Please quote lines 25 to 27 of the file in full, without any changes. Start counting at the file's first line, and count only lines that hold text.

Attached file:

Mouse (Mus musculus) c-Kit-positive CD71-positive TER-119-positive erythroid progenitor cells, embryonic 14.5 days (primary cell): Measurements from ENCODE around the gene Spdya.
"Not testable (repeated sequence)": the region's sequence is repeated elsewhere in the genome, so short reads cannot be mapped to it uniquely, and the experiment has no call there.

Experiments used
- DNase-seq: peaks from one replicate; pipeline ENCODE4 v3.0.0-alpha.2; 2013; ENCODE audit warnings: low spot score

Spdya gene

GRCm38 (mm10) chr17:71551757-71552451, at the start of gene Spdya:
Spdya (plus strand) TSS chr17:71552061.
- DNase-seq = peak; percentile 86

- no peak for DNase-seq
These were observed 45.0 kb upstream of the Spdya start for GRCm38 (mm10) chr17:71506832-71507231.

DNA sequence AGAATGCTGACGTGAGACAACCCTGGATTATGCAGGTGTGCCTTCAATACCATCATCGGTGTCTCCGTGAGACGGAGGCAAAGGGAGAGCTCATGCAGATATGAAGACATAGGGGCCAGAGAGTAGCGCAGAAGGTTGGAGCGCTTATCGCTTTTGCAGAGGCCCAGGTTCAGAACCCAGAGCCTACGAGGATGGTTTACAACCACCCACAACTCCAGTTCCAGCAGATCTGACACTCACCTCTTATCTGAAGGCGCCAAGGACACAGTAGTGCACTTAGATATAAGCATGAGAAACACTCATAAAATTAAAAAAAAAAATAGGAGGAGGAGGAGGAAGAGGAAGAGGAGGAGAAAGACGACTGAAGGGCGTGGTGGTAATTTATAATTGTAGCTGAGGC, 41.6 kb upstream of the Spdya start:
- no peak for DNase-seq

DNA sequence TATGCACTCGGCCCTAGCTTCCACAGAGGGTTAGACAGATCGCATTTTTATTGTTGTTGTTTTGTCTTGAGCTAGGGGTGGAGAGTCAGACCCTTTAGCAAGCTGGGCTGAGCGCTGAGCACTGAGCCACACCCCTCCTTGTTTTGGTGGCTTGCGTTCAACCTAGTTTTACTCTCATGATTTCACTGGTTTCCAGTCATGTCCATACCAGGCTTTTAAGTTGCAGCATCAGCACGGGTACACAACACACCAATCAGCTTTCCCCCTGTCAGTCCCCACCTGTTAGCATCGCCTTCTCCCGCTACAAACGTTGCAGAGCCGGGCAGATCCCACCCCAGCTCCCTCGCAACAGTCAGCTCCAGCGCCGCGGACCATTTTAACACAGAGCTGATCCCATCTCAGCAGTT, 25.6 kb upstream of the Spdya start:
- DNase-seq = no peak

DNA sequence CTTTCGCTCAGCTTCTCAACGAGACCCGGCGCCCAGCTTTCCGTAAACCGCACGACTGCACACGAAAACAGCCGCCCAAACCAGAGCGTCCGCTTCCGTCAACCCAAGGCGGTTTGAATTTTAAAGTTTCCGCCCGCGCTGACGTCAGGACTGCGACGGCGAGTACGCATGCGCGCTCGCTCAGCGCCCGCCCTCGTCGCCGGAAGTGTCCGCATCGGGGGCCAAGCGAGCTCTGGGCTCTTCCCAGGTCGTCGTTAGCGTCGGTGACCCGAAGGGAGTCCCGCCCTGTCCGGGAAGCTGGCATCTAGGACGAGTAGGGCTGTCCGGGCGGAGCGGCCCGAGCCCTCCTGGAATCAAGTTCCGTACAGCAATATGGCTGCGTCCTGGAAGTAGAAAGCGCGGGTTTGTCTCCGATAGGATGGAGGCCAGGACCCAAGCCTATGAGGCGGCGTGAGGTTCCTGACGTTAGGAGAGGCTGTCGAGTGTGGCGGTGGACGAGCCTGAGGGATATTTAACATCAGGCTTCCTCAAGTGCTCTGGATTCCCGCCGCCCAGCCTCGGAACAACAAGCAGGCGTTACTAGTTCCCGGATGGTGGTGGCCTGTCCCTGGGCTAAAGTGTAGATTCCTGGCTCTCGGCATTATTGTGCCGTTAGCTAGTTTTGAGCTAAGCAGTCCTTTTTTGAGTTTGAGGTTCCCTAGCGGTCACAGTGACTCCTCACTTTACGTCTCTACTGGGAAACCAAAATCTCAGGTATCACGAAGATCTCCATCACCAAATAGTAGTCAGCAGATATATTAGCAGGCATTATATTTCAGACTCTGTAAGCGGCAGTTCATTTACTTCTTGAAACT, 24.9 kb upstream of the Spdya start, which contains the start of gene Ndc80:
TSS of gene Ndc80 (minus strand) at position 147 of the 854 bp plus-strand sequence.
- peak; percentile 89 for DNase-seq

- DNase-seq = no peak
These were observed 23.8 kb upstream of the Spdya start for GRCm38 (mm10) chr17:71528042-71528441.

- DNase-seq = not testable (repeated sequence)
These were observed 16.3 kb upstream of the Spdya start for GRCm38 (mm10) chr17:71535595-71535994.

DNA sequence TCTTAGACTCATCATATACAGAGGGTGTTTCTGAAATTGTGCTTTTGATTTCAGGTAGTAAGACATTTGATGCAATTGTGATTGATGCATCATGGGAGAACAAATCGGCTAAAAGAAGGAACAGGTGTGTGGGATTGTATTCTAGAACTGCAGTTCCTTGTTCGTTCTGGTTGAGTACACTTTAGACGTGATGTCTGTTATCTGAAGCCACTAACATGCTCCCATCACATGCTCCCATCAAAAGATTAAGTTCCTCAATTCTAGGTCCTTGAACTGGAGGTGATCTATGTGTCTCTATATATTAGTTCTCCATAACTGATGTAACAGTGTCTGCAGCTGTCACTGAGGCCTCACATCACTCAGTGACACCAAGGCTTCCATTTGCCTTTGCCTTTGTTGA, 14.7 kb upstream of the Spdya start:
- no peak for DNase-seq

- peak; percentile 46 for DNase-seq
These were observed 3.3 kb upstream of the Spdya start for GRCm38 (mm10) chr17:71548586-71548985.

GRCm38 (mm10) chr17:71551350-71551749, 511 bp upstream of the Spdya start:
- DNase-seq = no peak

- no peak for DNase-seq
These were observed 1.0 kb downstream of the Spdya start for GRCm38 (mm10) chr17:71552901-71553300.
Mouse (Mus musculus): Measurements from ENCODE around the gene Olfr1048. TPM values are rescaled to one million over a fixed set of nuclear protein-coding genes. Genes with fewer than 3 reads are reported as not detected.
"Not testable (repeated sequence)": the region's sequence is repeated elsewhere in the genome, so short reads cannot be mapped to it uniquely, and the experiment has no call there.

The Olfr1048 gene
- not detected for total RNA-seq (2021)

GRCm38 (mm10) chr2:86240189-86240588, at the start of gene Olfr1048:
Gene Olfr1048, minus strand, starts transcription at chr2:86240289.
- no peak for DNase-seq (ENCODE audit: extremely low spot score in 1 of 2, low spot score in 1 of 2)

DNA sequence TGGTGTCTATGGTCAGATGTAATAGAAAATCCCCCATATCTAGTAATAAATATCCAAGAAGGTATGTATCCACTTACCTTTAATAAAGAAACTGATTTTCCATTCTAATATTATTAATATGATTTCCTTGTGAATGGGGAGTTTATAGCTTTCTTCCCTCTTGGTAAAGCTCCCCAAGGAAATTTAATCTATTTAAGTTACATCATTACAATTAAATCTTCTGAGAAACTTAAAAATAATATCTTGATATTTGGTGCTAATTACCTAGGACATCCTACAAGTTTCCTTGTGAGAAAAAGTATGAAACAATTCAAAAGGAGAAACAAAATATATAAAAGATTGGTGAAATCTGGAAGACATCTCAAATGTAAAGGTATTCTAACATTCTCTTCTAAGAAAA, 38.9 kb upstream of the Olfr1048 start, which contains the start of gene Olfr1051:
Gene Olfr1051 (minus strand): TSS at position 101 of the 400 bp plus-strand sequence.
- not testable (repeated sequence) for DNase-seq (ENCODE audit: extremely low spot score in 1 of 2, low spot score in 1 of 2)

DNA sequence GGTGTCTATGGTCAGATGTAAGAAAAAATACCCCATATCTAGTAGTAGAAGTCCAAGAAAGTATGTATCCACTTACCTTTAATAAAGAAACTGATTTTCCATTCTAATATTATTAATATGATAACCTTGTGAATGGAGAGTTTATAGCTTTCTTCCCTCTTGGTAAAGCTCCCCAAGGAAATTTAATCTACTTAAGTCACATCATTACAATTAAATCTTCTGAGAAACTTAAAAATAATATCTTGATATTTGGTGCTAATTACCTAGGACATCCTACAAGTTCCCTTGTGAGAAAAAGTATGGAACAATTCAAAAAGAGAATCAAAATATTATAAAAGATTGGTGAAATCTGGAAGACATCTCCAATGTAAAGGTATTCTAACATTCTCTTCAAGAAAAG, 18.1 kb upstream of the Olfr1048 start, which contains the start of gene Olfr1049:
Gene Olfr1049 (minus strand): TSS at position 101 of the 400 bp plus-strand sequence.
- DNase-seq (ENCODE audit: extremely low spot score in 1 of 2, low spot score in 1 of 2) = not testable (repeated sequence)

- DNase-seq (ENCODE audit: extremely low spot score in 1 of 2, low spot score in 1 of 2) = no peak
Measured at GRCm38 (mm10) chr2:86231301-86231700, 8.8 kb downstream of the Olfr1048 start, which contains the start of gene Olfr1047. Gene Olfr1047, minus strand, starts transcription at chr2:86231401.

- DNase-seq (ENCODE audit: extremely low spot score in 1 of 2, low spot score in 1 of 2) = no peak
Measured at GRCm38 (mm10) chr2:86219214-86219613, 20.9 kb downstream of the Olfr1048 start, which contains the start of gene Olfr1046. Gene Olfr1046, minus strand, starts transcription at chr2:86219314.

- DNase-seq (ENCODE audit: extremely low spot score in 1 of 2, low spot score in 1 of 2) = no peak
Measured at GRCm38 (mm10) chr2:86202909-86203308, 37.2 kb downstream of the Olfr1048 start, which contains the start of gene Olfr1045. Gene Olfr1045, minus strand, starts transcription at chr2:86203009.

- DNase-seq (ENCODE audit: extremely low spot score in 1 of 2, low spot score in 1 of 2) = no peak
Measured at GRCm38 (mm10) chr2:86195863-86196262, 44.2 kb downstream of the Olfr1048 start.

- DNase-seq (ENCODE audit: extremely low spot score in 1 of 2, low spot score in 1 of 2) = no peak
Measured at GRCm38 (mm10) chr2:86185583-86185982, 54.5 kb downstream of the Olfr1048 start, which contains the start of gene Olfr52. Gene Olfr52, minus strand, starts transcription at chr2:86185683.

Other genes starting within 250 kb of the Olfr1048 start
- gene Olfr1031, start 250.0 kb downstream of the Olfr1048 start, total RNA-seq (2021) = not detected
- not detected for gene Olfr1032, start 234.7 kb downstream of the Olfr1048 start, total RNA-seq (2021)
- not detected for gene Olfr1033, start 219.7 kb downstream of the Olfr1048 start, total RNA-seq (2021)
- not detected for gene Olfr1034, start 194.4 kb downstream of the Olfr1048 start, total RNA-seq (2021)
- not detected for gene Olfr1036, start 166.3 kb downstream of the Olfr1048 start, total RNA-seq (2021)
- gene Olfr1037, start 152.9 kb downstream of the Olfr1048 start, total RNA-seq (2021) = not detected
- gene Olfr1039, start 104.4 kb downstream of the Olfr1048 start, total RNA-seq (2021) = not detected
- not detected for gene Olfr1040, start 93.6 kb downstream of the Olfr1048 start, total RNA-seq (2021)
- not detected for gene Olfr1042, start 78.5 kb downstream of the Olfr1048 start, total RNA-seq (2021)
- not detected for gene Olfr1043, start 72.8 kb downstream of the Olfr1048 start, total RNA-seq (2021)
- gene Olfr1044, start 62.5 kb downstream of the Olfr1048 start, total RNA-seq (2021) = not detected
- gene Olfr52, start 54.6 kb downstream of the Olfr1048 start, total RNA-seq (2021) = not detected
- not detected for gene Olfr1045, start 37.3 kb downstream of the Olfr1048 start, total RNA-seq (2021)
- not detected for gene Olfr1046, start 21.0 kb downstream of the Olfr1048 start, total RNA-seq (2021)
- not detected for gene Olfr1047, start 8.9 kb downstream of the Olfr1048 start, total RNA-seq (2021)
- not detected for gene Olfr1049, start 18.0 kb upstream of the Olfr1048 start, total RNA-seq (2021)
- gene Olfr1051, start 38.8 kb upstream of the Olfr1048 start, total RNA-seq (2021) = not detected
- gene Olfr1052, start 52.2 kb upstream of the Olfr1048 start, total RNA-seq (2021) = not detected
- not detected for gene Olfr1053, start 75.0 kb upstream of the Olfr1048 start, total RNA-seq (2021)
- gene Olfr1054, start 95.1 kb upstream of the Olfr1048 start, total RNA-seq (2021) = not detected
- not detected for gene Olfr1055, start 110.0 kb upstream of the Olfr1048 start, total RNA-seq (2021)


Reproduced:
These were observed 3.3 kb upstream of the Spdya start for GRCm38 (mm10) chr17:71548586-71548985.

GRCm38 (mm10) chr17:71551350-71551749, 511 bp upstream of the Spdya start:
- DNase-seq = no peak